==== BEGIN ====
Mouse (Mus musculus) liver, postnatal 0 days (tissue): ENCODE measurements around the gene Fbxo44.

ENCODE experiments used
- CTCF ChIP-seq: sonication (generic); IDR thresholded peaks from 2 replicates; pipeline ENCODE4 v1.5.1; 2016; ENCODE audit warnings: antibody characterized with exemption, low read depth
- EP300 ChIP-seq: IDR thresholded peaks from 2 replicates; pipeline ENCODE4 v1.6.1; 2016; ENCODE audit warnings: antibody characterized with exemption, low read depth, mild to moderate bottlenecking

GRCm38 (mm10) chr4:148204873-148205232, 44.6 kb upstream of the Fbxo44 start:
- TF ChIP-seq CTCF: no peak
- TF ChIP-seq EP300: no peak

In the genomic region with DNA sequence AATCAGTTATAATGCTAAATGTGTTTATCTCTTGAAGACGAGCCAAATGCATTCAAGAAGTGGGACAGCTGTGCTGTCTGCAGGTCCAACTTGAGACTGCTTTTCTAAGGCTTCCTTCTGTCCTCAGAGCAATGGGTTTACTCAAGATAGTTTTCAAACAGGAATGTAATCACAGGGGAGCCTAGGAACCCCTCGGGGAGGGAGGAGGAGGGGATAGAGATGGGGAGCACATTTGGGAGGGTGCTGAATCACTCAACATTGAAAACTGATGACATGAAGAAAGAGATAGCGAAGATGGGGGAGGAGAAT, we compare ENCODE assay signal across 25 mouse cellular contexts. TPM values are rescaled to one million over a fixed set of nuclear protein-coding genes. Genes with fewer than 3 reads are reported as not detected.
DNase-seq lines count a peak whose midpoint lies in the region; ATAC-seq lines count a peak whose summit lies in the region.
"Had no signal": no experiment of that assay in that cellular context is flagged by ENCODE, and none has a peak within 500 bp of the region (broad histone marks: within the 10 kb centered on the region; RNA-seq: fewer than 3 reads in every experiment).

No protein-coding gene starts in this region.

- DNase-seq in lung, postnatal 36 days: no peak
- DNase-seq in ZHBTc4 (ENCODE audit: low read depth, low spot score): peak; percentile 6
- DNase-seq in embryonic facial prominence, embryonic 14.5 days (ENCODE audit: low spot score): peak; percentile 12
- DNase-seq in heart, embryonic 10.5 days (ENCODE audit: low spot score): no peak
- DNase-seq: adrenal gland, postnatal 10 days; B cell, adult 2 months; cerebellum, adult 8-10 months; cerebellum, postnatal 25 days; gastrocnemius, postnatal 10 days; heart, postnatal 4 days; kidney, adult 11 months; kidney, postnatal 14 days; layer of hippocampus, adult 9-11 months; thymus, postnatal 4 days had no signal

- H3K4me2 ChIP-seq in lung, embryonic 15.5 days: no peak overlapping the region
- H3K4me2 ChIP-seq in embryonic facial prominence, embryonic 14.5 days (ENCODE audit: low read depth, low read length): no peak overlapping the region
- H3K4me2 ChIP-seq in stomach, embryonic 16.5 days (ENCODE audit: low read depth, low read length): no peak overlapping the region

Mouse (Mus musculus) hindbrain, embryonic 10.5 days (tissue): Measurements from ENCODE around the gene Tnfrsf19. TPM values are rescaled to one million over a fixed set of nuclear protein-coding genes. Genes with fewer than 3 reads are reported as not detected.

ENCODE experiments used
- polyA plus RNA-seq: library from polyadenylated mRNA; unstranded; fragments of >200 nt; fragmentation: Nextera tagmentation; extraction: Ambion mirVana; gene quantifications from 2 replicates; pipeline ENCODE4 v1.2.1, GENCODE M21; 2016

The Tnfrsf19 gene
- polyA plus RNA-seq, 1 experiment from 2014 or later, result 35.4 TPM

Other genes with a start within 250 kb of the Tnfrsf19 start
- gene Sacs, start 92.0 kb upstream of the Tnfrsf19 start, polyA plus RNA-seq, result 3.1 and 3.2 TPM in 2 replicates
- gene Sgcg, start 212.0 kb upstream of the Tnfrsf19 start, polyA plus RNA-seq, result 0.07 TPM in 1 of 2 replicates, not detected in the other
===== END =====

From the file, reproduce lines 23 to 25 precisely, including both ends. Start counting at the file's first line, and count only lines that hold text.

The Tnfrsf19 gene
- polyA plus RNA-seq, 1 experiment from 2014 or later, result 35.4 TPM

Other genes with a start within 250 kb of the Tnfrsf19 start